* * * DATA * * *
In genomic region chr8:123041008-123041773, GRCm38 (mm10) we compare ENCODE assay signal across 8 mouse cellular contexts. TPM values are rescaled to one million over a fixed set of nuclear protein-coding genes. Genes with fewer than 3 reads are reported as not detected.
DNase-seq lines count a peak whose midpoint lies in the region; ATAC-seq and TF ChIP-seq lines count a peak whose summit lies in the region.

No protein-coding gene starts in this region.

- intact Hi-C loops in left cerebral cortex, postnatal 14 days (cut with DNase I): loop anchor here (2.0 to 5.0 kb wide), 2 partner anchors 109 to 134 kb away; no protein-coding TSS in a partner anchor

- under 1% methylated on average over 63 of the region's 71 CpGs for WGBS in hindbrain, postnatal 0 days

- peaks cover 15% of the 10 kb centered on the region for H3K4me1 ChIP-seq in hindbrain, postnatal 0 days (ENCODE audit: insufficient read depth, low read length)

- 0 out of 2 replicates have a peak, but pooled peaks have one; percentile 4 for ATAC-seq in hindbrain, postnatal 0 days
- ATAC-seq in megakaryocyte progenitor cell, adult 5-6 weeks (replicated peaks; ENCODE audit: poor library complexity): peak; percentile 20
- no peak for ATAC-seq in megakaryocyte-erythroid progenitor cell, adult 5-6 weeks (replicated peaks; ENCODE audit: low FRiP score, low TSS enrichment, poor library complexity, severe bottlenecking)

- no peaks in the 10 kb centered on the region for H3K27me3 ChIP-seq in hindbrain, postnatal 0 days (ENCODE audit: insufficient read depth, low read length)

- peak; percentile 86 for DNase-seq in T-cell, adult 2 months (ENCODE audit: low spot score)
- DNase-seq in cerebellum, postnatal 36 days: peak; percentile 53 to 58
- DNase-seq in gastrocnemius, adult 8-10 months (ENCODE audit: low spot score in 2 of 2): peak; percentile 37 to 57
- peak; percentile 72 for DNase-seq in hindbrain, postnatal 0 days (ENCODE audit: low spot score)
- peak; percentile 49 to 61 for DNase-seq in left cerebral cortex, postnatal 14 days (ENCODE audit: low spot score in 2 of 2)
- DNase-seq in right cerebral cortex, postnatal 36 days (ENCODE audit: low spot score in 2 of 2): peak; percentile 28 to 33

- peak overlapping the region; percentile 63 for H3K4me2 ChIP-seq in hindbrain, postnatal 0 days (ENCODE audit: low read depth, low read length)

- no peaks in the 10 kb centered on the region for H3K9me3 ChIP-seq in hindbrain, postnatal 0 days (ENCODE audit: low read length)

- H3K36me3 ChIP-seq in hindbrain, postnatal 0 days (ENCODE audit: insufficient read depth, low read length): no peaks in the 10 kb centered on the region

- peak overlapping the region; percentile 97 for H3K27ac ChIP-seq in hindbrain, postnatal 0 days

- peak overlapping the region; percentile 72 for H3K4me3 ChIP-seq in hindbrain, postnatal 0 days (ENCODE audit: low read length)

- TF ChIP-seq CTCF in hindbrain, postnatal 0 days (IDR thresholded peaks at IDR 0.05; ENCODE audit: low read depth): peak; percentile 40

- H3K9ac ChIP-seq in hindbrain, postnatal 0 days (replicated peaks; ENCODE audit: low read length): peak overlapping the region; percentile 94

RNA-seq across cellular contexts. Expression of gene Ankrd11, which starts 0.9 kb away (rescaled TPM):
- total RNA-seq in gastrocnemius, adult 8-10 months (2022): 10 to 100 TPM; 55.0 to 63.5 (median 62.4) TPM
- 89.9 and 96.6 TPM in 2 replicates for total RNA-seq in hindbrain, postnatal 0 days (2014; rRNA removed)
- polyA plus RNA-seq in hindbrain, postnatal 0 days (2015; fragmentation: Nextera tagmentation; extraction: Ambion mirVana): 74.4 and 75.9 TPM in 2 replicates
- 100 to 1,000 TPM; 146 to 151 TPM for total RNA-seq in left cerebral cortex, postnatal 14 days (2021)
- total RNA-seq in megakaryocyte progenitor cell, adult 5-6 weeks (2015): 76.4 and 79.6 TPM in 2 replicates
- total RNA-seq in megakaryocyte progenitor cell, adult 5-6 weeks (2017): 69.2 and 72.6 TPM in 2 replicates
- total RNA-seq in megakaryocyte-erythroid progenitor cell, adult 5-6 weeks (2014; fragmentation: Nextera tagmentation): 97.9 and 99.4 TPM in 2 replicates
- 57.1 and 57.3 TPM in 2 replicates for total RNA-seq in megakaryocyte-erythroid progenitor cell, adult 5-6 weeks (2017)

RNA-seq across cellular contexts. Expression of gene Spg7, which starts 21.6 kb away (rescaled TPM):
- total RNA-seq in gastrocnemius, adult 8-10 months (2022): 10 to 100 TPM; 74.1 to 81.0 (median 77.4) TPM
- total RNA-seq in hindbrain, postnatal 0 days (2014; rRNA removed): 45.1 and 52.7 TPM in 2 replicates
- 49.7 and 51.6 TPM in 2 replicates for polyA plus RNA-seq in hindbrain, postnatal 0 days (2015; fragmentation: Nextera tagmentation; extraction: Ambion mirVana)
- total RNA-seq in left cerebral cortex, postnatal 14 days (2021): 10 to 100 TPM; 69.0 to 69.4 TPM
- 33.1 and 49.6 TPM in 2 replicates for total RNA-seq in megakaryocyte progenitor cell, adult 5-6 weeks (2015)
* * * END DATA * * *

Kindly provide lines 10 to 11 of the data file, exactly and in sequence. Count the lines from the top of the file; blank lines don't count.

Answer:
- no peaks in the 10 kb centered on the region for H3K27me3 ChIP-seq in hindbrain, postnatal 0 days (ENCODE audit: insufficient read depth, low read length)

- peak; percentile 86 for DNase-seq in T-cell, adult 2 months (ENCODE audit: low spot score)